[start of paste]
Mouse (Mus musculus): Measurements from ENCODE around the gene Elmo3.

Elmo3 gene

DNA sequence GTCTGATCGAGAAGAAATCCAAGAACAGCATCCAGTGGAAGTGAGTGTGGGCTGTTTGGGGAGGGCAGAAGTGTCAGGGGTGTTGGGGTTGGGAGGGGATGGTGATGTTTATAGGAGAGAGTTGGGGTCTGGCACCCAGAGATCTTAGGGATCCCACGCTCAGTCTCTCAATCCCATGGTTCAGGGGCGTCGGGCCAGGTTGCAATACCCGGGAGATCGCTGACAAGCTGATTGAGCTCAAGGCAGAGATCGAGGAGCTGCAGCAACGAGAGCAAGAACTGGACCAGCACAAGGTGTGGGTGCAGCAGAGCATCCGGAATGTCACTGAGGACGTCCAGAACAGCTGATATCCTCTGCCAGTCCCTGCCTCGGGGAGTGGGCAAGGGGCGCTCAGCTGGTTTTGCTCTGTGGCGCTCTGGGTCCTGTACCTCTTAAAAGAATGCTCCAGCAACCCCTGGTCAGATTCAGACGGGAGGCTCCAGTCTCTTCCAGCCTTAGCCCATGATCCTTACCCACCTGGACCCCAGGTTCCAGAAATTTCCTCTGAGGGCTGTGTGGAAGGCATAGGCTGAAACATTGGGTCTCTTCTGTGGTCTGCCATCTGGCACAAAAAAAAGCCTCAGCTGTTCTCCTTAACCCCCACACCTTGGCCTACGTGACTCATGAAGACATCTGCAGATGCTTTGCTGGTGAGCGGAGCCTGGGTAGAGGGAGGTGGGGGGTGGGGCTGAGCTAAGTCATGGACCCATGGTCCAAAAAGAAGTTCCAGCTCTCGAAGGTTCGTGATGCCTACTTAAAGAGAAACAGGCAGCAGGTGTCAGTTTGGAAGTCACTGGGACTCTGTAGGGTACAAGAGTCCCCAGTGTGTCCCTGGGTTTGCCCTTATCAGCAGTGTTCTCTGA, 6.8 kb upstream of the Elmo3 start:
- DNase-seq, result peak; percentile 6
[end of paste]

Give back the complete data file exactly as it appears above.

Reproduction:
Mouse (Mus musculus): Measurements from ENCODE around the gene Elmo3.

Elmo3 gene

DNA sequence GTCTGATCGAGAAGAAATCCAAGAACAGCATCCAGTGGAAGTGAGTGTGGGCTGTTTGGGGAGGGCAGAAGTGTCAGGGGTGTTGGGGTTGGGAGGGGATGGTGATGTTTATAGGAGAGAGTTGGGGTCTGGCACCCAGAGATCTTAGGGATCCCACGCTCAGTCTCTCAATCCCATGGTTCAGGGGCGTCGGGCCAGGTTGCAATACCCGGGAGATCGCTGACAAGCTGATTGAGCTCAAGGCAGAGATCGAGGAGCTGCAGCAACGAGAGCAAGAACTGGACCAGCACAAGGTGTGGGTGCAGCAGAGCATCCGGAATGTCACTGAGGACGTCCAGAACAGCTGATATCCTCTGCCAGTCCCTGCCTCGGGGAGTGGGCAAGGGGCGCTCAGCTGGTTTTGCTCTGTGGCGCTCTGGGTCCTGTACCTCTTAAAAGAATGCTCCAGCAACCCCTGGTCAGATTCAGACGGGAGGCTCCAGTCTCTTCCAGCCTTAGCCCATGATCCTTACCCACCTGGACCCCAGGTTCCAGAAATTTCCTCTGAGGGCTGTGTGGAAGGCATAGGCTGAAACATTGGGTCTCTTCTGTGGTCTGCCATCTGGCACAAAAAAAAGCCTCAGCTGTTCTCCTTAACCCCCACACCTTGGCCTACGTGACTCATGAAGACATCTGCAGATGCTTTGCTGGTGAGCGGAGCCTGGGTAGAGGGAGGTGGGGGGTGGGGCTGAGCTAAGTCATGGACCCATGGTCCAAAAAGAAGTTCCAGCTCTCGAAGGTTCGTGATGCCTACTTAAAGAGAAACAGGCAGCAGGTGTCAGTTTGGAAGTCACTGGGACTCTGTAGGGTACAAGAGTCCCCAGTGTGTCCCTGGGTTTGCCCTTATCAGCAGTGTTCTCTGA, 6.8 kb upstream of the Elmo3 start:
- DNase-seq, result peak; percentile 6